Farming in the UK

A new addition to the GeoLibrary is the latest book by Charlie Pye-Smith.

It explores the realities of UK farming, and how it has developed over the decades.

Described as follows on Charles' website.

While interest in the natural world is flourishing, most people have to go back several generations or more before they can find an ancestor who worked on the land. Unsurprisingly, the vast majority are ignorant about country matters and have only the haziest knowledge about the people who are supplying us with the most essential thing in life: our daily bread and butter, meat and fish, fruit and vegetables. Travelling around Britain during the past year, Charlie Pye-Smith shines a light on this most vital national industry.

The great British countryside has changed immeasurably over the past century. Land of Plenty explores its past, present and future alongside topics such as agricultural labour, self-sufficiency in food production, farming subsidies and Brexit. Covering the dairy industry in Somerset and Gloucestershire; beef in the Scottish Borders; sheep in North Yorkshire; pigs and poultry in East Anglia and Hampshire; vegetables in Norfolk; fruit in Essex and the West Country, Land of Plenty captures an industry with a remarkable ability to adapt and embrace innovation.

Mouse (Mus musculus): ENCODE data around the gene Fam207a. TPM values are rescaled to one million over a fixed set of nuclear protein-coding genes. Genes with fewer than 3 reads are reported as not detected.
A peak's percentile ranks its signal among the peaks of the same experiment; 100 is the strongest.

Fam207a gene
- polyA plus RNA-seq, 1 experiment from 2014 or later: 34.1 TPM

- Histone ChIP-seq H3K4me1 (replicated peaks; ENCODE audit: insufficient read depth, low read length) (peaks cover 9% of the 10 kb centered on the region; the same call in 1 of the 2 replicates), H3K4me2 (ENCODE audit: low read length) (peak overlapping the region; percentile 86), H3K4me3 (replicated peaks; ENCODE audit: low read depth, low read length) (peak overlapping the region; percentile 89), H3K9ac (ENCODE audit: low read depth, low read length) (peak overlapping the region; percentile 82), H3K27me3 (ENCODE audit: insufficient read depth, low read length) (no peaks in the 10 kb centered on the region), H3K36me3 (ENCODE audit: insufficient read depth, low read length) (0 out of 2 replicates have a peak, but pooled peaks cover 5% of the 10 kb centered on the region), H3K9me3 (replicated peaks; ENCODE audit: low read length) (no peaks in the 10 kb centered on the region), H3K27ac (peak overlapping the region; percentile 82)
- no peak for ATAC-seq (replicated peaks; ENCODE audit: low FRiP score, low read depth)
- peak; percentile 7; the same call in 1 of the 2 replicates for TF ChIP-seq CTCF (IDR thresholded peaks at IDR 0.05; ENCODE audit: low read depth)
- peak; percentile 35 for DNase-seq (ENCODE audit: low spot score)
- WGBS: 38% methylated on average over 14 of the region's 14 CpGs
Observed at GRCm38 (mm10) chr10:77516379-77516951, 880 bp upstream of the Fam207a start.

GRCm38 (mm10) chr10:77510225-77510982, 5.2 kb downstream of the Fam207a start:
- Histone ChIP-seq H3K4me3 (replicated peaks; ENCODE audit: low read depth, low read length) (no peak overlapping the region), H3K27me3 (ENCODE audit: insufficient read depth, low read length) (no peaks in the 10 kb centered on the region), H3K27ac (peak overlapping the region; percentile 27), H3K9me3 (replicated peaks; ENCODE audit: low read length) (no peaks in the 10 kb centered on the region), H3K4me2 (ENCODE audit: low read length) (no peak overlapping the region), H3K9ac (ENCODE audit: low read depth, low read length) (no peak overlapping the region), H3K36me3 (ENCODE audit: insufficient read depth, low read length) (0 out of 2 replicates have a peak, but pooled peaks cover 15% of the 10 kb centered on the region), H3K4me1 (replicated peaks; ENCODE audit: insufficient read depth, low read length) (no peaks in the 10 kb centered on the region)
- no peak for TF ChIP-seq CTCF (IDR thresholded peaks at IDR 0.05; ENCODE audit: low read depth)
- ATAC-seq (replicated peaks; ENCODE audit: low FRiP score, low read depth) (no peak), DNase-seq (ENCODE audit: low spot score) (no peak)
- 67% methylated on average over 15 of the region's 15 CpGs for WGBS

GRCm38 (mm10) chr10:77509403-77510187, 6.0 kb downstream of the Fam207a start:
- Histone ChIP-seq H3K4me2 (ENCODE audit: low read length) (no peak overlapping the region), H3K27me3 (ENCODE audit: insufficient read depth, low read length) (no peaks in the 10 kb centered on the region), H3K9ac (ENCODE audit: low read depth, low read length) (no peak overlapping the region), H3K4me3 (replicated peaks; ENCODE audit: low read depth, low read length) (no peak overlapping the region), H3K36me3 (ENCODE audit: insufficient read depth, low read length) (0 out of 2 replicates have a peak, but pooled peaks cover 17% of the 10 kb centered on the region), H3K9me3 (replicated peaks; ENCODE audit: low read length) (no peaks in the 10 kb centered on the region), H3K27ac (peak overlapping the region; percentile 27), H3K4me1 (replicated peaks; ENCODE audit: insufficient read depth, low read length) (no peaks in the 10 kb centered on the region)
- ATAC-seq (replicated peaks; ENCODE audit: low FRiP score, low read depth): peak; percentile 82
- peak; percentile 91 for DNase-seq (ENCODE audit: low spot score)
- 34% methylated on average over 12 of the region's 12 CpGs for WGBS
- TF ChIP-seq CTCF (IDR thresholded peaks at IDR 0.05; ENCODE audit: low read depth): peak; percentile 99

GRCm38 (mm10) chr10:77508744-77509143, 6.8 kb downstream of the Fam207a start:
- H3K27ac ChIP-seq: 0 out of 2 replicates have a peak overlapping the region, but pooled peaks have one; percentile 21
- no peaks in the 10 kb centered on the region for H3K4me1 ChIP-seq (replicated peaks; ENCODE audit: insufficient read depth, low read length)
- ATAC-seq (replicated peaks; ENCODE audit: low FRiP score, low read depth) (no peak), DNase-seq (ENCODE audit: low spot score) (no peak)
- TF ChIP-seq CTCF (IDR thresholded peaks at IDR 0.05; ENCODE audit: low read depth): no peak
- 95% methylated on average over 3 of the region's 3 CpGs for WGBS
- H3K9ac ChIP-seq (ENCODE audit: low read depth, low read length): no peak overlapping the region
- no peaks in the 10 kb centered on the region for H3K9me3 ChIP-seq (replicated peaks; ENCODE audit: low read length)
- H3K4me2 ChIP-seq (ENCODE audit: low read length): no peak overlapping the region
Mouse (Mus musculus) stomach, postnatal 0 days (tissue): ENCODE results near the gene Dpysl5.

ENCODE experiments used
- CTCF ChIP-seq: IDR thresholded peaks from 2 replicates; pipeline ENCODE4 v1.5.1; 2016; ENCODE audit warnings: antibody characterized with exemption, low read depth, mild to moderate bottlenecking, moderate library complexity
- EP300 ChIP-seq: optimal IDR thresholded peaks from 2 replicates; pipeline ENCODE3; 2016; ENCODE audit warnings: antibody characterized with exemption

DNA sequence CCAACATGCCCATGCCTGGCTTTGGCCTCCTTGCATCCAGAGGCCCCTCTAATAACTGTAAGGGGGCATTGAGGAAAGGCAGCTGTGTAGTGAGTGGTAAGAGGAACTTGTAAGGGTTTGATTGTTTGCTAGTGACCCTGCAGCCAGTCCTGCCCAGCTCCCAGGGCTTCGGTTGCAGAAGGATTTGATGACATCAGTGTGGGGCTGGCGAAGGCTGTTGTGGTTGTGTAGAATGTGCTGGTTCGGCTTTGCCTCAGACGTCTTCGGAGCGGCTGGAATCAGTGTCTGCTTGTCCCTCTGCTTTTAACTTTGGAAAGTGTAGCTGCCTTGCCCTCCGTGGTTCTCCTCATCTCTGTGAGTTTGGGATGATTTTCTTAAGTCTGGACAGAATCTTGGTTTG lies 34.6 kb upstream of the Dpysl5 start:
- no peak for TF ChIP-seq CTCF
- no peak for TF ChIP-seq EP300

There have been some interesting stories in the press and elsewhere over the last month or so relating to how Brexit might impact the UK's farmers: will they lose out on subsidies, or thrive in a new situation where people support and buy British food far more?